An airport, regulation, stagnation and ill feeling

Written 30 May 2022

The Plymouth Herald reports today that the future of Plymouth Airport is once again “under discussion”. This is a long running saga down in these parts and is a subject I have some familiarity with having worked for Sutton Harbour Group (SHG, the current airport owner) between 2013 and 2018. I’m not interested in the question of whether or not the site has a viable future as an airport, but as an interesting illustration of all the things that are wrong with the way we approach infrastructure, housing and (my main interest) taxation in this country.

In brief, and from memory, a potted history of the site is as follows. It operated as an airport for a number of years under the ownership of British Airways (through Brymon) and was bought by SHG in 2000. The site consists of approximately 11 acres of freehold land with the remainder under a lease that has 111 years to run. It’s located in the North of Plymouth and surrounded by industrial, educational, medical properties as well as housing. Under SHG’s ownership the airport never really thrived. Brymon withdrew a couple of years after the sale with BA retaining the slots at Gatwick (I believe they undertook to continue services for two years after the sale). Having failed to really attract much interest from other airlines, SHG set up its own airline (Air SouthWest) in 2003 and this lost a great deal of money and was sold at a loss. The airport was finally closed in 2011 and all in all its foray into Plymouth Airport was a commercial disaster for SHG leaving it highly indebted. My twopenneth is that British Airways saw SHG coming and couldn’t believe their luck, SHG didn’t know what it was doing and doubled down with Air SouthWest. The City Council has lost less money but has never really got to grips with the issue either.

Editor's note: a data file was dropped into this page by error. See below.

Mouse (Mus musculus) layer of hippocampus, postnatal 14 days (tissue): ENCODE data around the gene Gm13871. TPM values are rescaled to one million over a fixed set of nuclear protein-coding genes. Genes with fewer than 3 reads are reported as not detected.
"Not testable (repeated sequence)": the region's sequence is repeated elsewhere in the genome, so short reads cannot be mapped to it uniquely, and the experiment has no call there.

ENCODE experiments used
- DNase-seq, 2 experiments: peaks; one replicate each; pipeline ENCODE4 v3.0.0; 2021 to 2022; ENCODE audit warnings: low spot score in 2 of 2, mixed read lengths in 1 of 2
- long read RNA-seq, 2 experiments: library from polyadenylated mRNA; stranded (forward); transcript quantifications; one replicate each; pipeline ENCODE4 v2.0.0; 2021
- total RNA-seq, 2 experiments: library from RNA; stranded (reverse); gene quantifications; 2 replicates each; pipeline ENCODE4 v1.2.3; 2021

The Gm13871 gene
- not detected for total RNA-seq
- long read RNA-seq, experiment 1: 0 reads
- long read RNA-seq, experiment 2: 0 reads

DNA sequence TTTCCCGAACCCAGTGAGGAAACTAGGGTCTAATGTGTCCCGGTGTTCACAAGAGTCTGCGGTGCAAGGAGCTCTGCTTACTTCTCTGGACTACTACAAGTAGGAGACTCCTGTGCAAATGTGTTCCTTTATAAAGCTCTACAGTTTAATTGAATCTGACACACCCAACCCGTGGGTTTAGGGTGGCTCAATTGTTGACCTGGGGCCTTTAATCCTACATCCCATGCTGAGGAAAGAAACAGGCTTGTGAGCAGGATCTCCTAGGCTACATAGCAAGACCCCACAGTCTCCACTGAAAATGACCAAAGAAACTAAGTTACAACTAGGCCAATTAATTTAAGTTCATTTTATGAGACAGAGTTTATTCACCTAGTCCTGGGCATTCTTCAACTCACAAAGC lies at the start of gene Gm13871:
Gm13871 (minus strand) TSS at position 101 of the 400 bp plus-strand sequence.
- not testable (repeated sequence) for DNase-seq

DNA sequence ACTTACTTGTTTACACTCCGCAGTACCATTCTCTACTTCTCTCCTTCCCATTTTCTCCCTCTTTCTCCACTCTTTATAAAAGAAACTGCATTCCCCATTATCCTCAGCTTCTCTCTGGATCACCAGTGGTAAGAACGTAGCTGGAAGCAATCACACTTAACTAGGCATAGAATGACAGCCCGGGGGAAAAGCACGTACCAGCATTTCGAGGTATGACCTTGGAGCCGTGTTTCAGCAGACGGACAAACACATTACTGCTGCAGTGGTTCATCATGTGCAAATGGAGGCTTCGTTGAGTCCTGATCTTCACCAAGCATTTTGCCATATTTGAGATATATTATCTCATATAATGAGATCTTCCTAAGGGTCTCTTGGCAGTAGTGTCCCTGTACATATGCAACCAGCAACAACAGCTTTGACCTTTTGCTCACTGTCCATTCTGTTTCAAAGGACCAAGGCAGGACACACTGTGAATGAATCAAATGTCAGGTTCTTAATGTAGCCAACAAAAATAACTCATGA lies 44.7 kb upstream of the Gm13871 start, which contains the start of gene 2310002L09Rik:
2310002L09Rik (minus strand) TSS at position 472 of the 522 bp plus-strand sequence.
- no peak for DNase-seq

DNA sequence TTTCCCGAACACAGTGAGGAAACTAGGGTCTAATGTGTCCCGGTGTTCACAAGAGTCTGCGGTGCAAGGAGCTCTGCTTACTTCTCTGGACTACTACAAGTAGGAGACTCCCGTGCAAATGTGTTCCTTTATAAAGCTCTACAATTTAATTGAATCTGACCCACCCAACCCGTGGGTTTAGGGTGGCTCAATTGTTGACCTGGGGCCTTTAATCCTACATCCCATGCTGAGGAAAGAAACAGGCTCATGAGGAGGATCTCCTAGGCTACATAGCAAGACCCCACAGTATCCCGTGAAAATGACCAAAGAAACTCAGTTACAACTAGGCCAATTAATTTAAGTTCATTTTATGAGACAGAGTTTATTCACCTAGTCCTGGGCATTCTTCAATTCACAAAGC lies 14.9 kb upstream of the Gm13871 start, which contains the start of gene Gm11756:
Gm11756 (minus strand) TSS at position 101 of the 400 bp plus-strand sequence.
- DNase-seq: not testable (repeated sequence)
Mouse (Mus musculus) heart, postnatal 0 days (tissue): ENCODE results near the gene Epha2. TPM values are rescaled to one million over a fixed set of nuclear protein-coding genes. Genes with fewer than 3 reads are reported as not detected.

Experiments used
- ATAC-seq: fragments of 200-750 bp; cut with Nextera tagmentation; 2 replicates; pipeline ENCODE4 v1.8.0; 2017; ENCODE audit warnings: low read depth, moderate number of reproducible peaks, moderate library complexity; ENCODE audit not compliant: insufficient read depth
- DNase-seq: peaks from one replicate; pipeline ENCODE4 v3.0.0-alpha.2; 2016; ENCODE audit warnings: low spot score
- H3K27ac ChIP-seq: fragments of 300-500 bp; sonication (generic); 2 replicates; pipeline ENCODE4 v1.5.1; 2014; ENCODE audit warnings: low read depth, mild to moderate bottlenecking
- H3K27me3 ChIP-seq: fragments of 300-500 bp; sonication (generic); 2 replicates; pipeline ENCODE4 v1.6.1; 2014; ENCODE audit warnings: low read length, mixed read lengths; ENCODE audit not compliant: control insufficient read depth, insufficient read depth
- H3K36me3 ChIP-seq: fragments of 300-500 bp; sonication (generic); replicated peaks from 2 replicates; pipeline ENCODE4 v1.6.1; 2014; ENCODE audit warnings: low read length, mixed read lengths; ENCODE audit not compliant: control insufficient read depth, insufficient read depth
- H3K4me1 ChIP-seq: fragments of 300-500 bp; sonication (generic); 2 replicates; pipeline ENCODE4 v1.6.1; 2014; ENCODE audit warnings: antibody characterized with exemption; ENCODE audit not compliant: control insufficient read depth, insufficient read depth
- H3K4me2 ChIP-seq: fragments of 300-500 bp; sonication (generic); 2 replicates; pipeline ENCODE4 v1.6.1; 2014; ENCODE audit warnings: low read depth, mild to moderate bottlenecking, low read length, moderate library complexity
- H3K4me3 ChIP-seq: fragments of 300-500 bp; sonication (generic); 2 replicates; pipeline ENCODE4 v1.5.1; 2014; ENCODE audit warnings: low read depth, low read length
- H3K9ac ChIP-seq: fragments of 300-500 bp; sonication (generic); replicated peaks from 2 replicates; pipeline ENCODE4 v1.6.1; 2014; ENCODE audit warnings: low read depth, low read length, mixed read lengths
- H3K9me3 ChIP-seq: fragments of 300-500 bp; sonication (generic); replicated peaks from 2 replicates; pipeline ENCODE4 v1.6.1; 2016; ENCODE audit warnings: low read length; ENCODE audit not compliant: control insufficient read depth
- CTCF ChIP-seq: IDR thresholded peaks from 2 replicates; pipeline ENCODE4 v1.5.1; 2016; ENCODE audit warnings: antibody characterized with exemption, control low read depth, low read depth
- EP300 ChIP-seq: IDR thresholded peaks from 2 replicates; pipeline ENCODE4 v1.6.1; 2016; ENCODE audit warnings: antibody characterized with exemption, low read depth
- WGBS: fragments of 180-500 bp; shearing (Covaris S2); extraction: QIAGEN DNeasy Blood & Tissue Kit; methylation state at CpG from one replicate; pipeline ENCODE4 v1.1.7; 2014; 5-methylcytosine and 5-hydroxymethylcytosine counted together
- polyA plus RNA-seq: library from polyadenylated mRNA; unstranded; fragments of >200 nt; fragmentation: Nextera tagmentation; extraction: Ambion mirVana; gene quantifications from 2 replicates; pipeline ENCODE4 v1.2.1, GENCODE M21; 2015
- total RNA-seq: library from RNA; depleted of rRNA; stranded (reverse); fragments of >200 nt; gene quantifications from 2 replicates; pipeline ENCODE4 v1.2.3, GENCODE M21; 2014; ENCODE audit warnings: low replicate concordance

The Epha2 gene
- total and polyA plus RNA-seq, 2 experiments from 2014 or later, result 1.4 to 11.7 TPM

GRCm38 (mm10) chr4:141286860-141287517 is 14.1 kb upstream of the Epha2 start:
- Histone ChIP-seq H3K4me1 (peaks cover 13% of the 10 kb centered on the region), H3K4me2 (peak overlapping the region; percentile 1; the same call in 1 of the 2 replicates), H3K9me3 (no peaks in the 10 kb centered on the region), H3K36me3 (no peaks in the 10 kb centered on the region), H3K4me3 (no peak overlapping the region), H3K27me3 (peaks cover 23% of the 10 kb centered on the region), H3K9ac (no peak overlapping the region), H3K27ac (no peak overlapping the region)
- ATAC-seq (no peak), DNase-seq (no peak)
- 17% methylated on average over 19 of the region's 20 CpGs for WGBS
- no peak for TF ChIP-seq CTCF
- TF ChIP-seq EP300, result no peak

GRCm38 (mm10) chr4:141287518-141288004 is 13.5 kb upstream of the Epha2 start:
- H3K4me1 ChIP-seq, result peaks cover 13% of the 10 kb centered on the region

The history of the airport, the behaviour of SHG and the Council (which owns the lease) are all highly contentious within Plymouth and arouse strong emotions. The current status of the site, decided through the Plymouth Plan, is that it is safeguarded for future aviation use until 2024. SHG wishes to develop it for housing and other uses but there are campaigns to reopen it as an airport (though finding somebody who will put their money where their mouth is has yet to happen).

Plymouth City Council is a key stakeholder, many people in the city think it is important for Plymouth to have an airport but there is also a need for housing and decent jobs. I think there are genuine questions over the viability of the site as an airport, but technology moves fast too and I’m not primarily concerned with the rights and wrongs of how to use the site. The airport site is currently rated for aviation use at a value of £1. It is carried in the books of Plymouth City Airport Ltd (SHG’s subsidiary) at just south of £13million, but the audit report makes it clear that this does not reflect any impairment that may be required in the event of an unfavourable planning decision.

I tried to keep it brief but it’s easier said than done. Anyway, enough background, nothing more about aviation, what does this unhappy tale show us? Well, my eye is drawn to a couple of things:

The first is Planning: if there’s one thing Plymouth (and the airport in particular) is not short of it’s planning reviews, inquiries, reports and inspections. If local taxpayers had received the benefit of all the time and money that has been expended by SHG, the City Council as well as various other central governmental offices and agencies they would be rich indeed. The only people who have benefited from this over the last decade or more are the countless planning specialists, acoustic consultants, lawyers and bureaucrats for whom the process has been a cash cow. And yet we aren’t any further to achieving a resolution on the site. No business is employing people there, no one is living there and no flights are leaving from there. The easiest decision for those in a position to make things happen has always been to postpone making one. SHG has continued as a zombie company just able to service interest to its banker but hampered from investing in its other assets